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Vuelta a Espana

Vuelta a España: Fred Wright, Harry Sweeny lament missed chance

For every winner, there are plenty of regrets and frustration across the peloton.

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GRADO, Spain (VN) — For every winner at the Vuelta a España, there are plenty of regrets and frustrations across the peloton.

Such was the case in Friday’s down-to-the-wire breakaway win by Jesús Herrada. Behind in the chasing bunch, which could not close down the gap despite trimming it to about one minute with 12km to go, Sam Bennett and Mads Pedersen could only shake their heads after the pack couldn’t reel in the attackers.

Yet the disappointment was even sharper inside the winning group of five. The quintet worked in unison to stay away, but everyone knew there would only be one heading to the podium.

The pain was especially acute for Fred Wright, the British rider on Bahrain Victorious who was third in Bilbao and came within two seconds of the leader’s jersey on Wednesday.

“I’m not going to lie, I’m really gutted,” Wright said Friday. “But I have to stay positive, because it’s coming, it’s definitely coming.”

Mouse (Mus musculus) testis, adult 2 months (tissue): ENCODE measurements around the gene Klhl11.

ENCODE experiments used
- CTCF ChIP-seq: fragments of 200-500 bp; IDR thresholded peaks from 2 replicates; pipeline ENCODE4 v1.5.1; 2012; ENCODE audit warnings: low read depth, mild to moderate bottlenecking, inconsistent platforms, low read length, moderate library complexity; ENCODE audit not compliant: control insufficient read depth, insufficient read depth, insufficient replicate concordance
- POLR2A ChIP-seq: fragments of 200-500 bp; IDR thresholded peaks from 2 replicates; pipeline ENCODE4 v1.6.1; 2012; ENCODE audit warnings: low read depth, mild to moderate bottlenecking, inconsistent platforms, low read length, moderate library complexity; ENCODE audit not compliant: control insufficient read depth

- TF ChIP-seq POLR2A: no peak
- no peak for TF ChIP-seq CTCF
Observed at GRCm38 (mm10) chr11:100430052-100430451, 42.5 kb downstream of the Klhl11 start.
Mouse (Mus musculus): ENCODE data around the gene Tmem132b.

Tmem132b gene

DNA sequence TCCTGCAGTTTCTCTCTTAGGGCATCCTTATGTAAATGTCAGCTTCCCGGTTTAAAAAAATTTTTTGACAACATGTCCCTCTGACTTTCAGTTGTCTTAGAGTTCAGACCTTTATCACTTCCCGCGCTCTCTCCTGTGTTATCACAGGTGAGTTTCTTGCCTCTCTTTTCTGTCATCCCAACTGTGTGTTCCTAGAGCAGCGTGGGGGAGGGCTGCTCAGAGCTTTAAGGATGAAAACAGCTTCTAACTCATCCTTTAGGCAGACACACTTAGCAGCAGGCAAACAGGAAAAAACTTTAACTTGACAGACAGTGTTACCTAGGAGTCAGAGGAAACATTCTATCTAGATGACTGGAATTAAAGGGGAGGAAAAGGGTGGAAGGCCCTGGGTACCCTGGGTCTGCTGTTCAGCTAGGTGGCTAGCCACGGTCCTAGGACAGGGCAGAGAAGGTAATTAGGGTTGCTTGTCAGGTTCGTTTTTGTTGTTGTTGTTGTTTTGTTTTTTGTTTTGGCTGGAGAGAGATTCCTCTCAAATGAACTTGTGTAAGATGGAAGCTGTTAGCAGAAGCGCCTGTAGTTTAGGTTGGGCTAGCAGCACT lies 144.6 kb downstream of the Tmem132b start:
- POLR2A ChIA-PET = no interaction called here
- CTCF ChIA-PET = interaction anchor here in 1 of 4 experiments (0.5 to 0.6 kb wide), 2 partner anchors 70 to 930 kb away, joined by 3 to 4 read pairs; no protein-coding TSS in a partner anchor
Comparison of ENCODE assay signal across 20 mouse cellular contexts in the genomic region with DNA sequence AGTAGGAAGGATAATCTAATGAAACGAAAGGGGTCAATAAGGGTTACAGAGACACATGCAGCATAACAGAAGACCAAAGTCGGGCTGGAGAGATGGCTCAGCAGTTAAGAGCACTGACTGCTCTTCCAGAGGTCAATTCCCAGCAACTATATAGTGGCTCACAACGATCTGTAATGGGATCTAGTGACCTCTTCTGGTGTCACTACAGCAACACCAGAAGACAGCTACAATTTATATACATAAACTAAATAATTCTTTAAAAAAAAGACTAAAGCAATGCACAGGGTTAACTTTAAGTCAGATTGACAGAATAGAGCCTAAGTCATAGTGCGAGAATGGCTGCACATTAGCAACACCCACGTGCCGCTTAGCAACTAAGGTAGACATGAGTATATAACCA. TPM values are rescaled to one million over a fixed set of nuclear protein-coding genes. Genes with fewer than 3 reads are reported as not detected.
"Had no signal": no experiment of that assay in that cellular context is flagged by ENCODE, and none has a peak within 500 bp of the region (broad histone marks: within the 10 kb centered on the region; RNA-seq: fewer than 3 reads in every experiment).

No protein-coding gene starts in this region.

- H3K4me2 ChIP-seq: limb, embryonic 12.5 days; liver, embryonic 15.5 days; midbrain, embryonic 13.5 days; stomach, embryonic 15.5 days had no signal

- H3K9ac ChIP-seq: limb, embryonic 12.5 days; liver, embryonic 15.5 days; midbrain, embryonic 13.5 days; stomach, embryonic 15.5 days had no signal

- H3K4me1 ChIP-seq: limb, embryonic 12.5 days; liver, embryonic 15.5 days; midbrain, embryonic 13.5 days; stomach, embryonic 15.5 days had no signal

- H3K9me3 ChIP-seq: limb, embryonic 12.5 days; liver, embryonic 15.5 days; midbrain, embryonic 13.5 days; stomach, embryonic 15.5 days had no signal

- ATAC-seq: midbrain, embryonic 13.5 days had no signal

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Back in the fray on Friday, he opened up the sprint only to be nipped by Herrada and Samuele Battistella at the line. Wright was in the lead position, not ideal unless a rider is absolutely sure of their legs.

The 23-year-old Wright admitted it was another bitter lesson learned.

“It’s just a shame because it would have been nice to win the stage for the team,” Wright said. “It’s hard when you want it so bad. I think that’s why I went a bit earlier because I see the finish line and I think, ‘I’ve got the best sprint here, I’m just going to go for it.’

“And I think it’s easy to forget that it’s hard not to let the emotions get the better of you,” Wright said. “You have to keep a cool head. But I think as soon as it clicks and I learn how it’s done it’s going to get a lot easier.”

Harry Sweeny: ‘Sometimes that’s how it is’

Harry Sweeny was fifth out of the winning group. (Photo: ANDER GILLENEA/AFP via Getty Images)

The disappointment wasn’t quite as stinging for Harry Sweeny, who admitted he didn’t have the legs to win after going so deep to fend off the chasing bunch.

“I didn’t feel like I had the best legs today,” the Lotto-Soudal rider said at the line. “Honestly I felt I would try to ride into it. It is frustrating because I know in the position I was in if I had really good legs, I probably could have been in there for the sprint.

“I was in really good position to come around, but sometimes that’s how it is,” Sweeney said. “Some of the guys went a little bit early. I think the wind made people on edge. Herrada just had the most left in the tank, and he could around right at the end.”